It has been such a fun year of writing for Recollections! About this time one year ago I did a lovely series on the delightful documentary A Very British Romance featuring one of my favorite historians, the fabulous Lucy Worsley. One of the things that I learned whilst watching the documentary is that at the same time that Victorians were embracing the idea of idealized romance and Valentine’s Day, they were also using the opportunity to be quite cruel. Victorians started the trend of the ‘vinegar valentine,’ which would stay around for about the next hundred years.
I have been waiting ever since then (an entire year!) to do a post just on the vinegar valentine trend and the time has finally come! Let’s take a look at this Valentine’s Day off-shoot and the bizarre snail mail bullying that took place around this holiday built on love.
What is a ‘vinegar valentine’?
Simply put, a vinegar Valentine is a Valentine that is meant to stink and sting rather than sing sweet nothings. Smithsonian.org states that the trend started in the 1840s, though it is not exactly understood why. But what is clear is that they were meant to send quite specific insults to the recipient. In the paper Love Letters and Hate Mail scholar Annabella Pollen analyzed dozens of these cards and says of their intent:
“Vinegar valentines, in their various manifestations, performed a range of satirical functions from rejection of the recipients’ advances, to criticism of their faults, from drunkenness and vanity through to laziness and stupidity. The insults have specific rather than general aims, catering for a plethora of social ills. Victims can be as specific as the new father, the nagging wife or the unfaithful lover. The market for these products was clearly intended to be very wide as their range of insults.”
Given that there is little market for such greeting cards today, it may be hard to imagine that the trend was very widespread. Quite the opposite is the case. Pollen’s paper also points out that such cards made of half of the entire amount of valentines sold and sent in the Victorian Era. In the 1870s as many as 750,000 may have been sent.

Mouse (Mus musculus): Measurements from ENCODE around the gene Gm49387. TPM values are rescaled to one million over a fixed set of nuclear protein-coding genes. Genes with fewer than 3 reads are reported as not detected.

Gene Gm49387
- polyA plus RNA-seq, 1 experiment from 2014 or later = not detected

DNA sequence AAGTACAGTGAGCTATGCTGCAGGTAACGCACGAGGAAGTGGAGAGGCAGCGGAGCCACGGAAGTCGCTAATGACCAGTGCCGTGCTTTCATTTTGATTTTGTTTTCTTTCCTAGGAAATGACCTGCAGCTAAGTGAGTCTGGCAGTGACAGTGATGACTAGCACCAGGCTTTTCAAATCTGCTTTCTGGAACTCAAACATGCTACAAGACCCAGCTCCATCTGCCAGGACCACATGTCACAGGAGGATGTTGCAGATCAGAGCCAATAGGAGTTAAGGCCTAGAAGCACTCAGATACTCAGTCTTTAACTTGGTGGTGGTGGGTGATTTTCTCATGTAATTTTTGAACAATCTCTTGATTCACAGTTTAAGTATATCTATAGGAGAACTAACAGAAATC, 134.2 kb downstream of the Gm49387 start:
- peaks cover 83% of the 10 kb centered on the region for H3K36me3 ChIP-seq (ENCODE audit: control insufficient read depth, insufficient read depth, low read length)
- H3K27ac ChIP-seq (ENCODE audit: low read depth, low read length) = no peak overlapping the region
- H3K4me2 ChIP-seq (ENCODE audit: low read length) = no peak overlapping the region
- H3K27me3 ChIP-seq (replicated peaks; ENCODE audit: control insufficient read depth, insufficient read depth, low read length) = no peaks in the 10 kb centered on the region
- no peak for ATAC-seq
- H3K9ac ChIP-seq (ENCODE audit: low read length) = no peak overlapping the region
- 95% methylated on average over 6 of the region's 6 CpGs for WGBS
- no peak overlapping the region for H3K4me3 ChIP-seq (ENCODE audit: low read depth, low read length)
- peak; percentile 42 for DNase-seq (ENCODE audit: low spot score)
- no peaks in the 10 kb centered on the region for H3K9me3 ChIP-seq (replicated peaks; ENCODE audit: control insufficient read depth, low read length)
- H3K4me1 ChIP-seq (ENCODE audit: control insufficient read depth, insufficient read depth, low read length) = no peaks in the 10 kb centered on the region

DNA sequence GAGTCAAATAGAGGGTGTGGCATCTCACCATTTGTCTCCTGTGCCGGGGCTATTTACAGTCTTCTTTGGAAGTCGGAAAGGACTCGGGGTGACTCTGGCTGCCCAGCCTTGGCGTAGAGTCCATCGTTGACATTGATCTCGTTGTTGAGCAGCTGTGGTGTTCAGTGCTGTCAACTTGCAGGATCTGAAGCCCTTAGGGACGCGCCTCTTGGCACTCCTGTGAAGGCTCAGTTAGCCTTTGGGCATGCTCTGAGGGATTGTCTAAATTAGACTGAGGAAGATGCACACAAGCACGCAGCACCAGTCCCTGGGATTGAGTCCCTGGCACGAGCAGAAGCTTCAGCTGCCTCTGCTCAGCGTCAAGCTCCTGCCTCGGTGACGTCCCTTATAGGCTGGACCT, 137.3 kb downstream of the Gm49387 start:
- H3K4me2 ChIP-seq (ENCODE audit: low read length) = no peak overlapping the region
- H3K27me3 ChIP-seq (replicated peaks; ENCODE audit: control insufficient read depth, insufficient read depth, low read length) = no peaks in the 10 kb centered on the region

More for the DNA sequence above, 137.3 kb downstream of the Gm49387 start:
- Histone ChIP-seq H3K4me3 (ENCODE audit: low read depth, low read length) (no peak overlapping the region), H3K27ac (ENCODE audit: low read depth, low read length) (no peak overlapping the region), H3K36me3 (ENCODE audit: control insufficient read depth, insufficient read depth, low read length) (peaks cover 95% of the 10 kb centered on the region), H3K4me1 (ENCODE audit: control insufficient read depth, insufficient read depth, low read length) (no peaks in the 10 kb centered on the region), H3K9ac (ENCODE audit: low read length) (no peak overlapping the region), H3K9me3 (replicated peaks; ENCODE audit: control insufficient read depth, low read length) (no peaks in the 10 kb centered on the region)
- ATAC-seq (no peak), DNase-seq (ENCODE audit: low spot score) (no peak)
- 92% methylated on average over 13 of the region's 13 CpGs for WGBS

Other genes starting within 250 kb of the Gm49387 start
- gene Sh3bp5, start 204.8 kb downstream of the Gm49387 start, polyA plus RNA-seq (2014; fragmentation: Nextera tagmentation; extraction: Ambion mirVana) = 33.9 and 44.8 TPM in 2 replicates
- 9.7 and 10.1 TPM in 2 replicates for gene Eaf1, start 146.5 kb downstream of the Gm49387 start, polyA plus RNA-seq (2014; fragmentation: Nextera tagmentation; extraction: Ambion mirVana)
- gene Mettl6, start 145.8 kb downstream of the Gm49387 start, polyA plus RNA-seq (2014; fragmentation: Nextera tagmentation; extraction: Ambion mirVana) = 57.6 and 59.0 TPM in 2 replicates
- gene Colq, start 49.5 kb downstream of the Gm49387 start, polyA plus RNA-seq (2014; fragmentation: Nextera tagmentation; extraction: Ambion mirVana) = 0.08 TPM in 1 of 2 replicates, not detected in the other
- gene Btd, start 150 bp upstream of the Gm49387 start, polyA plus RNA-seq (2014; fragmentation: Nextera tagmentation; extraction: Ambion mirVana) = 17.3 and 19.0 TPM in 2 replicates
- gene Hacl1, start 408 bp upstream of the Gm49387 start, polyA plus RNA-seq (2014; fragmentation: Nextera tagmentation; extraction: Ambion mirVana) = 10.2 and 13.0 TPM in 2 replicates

Why hasn’t this cruel fad been remembered? Contrary to the way in which many people would preserve loving valentines during the same time, I can assume that many who received a vinegar valentine would have promptly thrown them away.
How to insult a Victorian
As I mentioned, the vinegar Valentines were oddly specific, despite being mass-produced. I have identified a few common themes of insults and dug up some examples of each.
The “never gonna get it” vinegar Valentine
This common theme seems to have been an attempt to quite cruelly turn down the affections of a pursuer. I suppose we can chalk it up to Victorians having very poor communication skills, because I find this to be a very horrible way of handling things!
The “no one likes you” vinegar Valentine
Again, I don’t get it, but one of the most popular of such cards was simply meant to send the message that the recipient was universally despised for being ugly, having a poor character, or being otherwise unappealing.
The “I’m mocking your job” vinegar Valentine
Sadly, a person’s job, especially as a woman, seems to have been an easy target for someone seeking to cause offense.
Other themes included criticizing someone who wasn’t forthcoming about returning a suitor’s affections, physical appearance, and politics.
The decline of the cruel card
Vinegar valentines were nearly as popular as loving ones. I have read that in 1905, 25,000 of them were held by a Chicago post office alone because of being seen as too inappropriate to mail. The one to the right is from 1940.
Believe it or not, these stingy sentiments stayed in circulation for a hundred years, not finally falling out of popularity until the 1970s. Sadly, although this is no longer seen as an acceptable way to observe Valentine’s Day, bullying remains in the online world. Victorians were no crueler than people are today – they just showed their cruelty in a different way.